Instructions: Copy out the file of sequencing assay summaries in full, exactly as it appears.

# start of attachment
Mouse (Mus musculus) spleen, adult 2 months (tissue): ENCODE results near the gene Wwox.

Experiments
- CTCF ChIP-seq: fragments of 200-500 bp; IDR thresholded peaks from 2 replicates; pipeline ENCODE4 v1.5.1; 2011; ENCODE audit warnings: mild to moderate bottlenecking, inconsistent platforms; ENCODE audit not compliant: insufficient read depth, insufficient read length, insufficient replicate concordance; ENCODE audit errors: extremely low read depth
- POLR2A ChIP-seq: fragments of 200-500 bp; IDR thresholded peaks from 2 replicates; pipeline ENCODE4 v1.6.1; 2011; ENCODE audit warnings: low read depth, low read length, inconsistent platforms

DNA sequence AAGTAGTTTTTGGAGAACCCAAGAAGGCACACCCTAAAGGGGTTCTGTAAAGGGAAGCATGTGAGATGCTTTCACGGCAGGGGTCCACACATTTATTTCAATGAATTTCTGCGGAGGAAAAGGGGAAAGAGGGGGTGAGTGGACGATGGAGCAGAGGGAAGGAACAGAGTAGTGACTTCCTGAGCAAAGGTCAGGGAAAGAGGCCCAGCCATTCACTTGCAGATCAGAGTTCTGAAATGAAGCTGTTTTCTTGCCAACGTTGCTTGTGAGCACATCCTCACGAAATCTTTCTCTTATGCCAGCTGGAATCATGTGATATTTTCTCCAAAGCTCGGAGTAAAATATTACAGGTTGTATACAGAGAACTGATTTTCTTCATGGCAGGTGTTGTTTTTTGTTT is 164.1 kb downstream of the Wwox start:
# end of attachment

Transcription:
Mouse (Mus musculus) spleen, adult 2 months (tissue): ENCODE results near the gene Wwox.

Experiments
- CTCF ChIP-seq: fragments of 200-500 bp; IDR thresholded peaks from 2 replicates; pipeline ENCODE4 v1.5.1; 2011; ENCODE audit warnings: mild to moderate bottlenecking, inconsistent platforms; ENCODE audit not compliant: insufficient read depth, insufficient read length, insufficient replicate concordance; ENCODE audit errors: extremely low read depth
- POLR2A ChIP-seq: fragments of 200-500 bp; IDR thresholded peaks from 2 replicates; pipeline ENCODE4 v1.6.1; 2011; ENCODE audit warnings: low read depth, low read length, inconsistent platforms

DNA sequence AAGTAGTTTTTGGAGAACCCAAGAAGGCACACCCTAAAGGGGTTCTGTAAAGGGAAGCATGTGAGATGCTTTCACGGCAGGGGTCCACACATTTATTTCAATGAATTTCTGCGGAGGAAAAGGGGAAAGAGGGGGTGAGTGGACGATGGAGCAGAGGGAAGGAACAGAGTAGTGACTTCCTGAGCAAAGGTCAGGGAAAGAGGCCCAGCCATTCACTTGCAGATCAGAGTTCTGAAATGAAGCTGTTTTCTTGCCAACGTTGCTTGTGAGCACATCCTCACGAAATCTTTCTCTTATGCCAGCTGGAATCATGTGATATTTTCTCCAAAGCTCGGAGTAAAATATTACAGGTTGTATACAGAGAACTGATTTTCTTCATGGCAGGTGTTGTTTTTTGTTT is 164.1 kb downstream of the Wwox start: